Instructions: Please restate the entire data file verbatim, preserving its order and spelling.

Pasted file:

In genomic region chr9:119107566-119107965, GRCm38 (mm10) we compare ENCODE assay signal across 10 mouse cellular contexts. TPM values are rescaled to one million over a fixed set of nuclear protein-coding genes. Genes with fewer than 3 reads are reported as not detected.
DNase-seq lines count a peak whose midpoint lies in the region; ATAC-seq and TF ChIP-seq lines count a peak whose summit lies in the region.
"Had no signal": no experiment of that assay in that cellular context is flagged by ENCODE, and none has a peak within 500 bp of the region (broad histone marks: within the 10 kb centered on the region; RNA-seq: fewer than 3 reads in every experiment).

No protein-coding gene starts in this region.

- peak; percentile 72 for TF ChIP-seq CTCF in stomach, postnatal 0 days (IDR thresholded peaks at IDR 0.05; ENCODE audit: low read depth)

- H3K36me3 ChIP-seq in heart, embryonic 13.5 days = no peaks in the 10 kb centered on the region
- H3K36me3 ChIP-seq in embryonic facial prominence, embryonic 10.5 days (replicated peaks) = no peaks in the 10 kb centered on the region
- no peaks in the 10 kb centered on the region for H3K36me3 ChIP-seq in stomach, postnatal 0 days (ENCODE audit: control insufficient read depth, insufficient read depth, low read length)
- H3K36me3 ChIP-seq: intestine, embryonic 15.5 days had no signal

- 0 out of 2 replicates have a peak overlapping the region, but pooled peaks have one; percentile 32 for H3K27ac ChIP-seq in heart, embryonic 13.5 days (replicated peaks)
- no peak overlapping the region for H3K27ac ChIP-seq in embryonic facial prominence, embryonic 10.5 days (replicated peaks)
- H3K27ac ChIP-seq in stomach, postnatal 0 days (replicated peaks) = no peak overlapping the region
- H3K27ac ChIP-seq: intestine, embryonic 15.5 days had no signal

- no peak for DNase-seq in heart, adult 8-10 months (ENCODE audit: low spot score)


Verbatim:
In genomic region chr9:119107566-119107965, GRCm38 (mm10) we compare ENCODE assay signal across 10 mouse cellular contexts. TPM values are rescaled to one million over a fixed set of nuclear protein-coding genes. Genes with fewer than 3 reads are reported as not detected.
DNase-seq lines count a peak whose midpoint lies in the region; ATAC-seq and TF ChIP-seq lines count a peak whose summit lies in the region.
"Had no signal": no experiment of that assay in that cellular context is flagged by ENCODE, and none has a peak within 500 bp of the region (broad histone marks: within the 10 kb centered on the region; RNA-seq: fewer than 3 reads in every experiment).

No protein-coding gene starts in this region.

- peak; percentile 72 for TF ChIP-seq CTCF in stomach, postnatal 0 days (IDR thresholded peaks at IDR 0.05; ENCODE audit: low read depth)

- H3K36me3 ChIP-seq in heart, embryonic 13.5 days = no peaks in the 10 kb centered on the region
- H3K36me3 ChIP-seq in embryonic facial prominence, embryonic 10.5 days (replicated peaks) = no peaks in the 10 kb centered on the region
- no peaks in the 10 kb centered on the region for H3K36me3 ChIP-seq in stomach, postnatal 0 days (ENCODE audit: control insufficient read depth, insufficient read depth, low read length)
- H3K36me3 ChIP-seq: intestine, embryonic 15.5 days had no signal

- 0 out of 2 replicates have a peak overlapping the region, but pooled peaks have one; percentile 32 for H3K27ac ChIP-seq in heart, embryonic 13.5 days (replicated peaks)
- no peak overlapping the region for H3K27ac ChIP-seq in embryonic facial prominence, embryonic 10.5 days (replicated peaks)
- H3K27ac ChIP-seq in stomach, postnatal 0 days (replicated peaks) = no peak overlapping the region
- H3K27ac ChIP-seq: intestine, embryonic 15.5 days had no signal

- no peak for DNase-seq in heart, adult 8-10 months (ENCODE audit: low spot score)